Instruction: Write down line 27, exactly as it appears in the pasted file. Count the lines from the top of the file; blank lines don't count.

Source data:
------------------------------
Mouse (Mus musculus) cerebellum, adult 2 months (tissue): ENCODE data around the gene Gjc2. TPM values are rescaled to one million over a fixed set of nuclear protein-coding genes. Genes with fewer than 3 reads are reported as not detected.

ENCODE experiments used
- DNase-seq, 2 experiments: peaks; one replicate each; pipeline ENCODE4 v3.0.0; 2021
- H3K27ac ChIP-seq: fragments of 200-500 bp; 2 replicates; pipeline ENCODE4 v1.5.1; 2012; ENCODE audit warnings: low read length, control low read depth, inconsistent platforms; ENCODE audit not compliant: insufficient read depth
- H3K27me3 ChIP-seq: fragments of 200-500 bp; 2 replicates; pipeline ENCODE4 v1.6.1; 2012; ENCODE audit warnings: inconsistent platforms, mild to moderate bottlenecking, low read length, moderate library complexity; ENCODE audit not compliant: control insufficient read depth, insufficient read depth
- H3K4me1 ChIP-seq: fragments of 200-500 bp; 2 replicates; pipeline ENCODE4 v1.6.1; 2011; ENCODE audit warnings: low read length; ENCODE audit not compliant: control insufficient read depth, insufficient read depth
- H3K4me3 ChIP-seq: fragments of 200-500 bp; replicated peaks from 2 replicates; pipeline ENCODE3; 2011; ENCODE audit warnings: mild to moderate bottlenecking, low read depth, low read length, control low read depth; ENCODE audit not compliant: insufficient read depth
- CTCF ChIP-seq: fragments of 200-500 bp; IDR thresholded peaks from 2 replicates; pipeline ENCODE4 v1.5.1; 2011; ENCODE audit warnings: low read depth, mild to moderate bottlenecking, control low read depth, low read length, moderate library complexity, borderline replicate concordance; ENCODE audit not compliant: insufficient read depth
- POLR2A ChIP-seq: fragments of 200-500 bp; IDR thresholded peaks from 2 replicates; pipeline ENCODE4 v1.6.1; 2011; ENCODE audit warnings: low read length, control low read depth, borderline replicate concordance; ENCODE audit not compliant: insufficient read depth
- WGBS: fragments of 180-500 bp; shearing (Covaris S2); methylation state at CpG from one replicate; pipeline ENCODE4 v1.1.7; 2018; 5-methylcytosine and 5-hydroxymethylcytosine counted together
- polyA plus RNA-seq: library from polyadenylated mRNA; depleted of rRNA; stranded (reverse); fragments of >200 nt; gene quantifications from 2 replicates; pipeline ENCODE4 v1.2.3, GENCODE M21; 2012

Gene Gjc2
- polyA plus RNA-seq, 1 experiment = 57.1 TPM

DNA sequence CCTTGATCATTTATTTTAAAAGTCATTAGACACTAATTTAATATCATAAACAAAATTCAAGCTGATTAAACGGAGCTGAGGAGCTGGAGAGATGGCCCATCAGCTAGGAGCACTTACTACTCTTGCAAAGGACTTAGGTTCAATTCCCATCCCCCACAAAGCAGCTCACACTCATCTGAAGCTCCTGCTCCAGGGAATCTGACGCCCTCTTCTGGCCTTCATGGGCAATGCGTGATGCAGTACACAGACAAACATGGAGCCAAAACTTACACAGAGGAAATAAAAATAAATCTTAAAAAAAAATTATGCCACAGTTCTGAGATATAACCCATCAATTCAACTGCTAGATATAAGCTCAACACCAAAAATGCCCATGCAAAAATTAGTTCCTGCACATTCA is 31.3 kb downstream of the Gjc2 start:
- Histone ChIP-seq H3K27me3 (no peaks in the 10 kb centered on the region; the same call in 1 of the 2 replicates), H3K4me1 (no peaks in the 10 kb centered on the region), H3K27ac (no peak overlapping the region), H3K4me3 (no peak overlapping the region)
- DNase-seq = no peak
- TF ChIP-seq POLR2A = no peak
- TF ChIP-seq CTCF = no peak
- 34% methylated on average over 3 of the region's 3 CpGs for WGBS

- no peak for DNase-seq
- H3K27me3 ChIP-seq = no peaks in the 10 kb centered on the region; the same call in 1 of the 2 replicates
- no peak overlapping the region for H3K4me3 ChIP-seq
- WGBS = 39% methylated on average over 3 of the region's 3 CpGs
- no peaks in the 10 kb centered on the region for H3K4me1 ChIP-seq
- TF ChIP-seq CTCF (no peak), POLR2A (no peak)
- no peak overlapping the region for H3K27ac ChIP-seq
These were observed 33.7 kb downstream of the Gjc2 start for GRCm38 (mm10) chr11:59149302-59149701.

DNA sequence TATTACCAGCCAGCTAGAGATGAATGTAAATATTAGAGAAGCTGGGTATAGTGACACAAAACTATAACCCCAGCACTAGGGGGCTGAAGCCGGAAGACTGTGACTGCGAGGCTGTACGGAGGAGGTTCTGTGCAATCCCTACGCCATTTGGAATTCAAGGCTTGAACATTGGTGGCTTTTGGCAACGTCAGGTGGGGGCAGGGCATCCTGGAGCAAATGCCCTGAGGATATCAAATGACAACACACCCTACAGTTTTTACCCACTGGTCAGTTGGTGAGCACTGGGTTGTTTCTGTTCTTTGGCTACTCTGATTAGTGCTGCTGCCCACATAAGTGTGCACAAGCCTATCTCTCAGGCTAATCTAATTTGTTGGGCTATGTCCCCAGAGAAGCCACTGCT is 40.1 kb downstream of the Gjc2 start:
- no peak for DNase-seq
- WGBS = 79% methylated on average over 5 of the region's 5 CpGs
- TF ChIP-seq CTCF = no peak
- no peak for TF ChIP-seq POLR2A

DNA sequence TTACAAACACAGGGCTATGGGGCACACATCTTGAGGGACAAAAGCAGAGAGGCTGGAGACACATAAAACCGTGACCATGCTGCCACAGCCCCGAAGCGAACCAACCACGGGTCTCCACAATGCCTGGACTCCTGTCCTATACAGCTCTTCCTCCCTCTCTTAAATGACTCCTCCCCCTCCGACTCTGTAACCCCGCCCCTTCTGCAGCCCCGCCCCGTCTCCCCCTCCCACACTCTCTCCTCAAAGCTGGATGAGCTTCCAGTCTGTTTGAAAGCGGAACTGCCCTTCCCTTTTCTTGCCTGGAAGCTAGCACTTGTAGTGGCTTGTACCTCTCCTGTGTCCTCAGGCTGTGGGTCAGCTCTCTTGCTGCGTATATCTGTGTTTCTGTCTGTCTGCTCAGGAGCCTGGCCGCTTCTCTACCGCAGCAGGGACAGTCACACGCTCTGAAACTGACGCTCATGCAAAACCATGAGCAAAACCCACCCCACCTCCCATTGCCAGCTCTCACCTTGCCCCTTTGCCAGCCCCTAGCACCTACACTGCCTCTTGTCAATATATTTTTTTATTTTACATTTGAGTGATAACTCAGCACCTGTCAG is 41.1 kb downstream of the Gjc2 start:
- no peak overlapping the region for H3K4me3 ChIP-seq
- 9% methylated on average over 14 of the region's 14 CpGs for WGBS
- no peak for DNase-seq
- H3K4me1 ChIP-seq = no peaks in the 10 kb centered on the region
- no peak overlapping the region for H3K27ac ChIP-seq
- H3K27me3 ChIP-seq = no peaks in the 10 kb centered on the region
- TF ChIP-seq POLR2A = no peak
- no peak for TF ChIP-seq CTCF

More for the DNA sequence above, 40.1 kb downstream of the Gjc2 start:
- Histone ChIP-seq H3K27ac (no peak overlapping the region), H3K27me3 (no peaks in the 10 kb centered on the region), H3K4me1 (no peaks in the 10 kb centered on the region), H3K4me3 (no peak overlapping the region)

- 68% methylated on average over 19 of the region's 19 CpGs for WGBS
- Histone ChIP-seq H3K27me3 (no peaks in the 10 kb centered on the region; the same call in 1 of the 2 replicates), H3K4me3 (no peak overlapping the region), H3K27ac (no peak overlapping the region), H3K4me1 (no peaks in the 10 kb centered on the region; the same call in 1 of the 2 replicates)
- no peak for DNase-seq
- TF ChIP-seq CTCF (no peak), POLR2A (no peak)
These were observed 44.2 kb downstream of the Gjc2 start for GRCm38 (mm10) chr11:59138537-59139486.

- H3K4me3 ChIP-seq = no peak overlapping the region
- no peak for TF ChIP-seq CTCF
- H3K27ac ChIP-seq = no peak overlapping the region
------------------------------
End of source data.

These were observed 33.7 kb downstream of the Gjc2 start for GRCm38 (mm10) chr11:59149302-59149701.